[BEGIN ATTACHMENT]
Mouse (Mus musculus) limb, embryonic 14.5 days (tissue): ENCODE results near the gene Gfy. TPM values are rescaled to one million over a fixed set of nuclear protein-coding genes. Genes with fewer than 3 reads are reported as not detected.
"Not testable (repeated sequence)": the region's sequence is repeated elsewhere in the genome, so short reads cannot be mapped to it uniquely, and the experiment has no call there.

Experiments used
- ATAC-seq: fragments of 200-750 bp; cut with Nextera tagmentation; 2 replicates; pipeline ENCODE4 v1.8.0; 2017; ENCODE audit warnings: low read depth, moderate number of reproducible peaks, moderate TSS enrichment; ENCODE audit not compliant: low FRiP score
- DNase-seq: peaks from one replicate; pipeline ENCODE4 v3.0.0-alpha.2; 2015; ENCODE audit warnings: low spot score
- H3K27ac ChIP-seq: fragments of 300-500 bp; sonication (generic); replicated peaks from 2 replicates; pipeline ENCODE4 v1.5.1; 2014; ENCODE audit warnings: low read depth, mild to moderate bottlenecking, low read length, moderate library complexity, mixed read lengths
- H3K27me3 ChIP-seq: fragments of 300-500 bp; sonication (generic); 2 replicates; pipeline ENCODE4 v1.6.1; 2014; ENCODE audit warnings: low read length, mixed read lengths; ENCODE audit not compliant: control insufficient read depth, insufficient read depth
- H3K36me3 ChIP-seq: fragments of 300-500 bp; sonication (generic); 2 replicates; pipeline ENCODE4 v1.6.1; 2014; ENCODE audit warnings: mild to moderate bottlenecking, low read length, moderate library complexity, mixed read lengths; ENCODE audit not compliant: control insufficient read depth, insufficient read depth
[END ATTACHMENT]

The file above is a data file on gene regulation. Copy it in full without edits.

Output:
Mouse (Mus musculus) limb, embryonic 14.5 days (tissue): ENCODE results near the gene Gfy. TPM values are rescaled to one million over a fixed set of nuclear protein-coding genes. Genes with fewer than 3 reads are reported as not detected.
"Not testable (repeated sequence)": the region's sequence is repeated elsewhere in the genome, so short reads cannot be mapped to it uniquely, and the experiment has no call there.

Experiments used
- ATAC-seq: fragments of 200-750 bp; cut with Nextera tagmentation; 2 replicates; pipeline ENCODE4 v1.8.0; 2017; ENCODE audit warnings: low read depth, moderate number of reproducible peaks, moderate TSS enrichment; ENCODE audit not compliant: low FRiP score
- DNase-seq: peaks from one replicate; pipeline ENCODE4 v3.0.0-alpha.2; 2015; ENCODE audit warnings: low spot score
- H3K27ac ChIP-seq: fragments of 300-500 bp; sonication (generic); replicated peaks from 2 replicates; pipeline ENCODE4 v1.5.1; 2014; ENCODE audit warnings: low read depth, mild to moderate bottlenecking, low read length, moderate library complexity, mixed read lengths
- H3K27me3 ChIP-seq: fragments of 300-500 bp; sonication (generic); 2 replicates; pipeline ENCODE4 v1.6.1; 2014; ENCODE audit warnings: low read length, mixed read lengths; ENCODE audit not compliant: control insufficient read depth, insufficient read depth
- H3K36me3 ChIP-seq: fragments of 300-500 bp; sonication (generic); 2 replicates; pipeline ENCODE4 v1.6.1; 2014; ENCODE audit warnings: mild to moderate bottlenecking, low read length, moderate library complexity, mixed read lengths; ENCODE audit not compliant: control insufficient read depth, insufficient read depth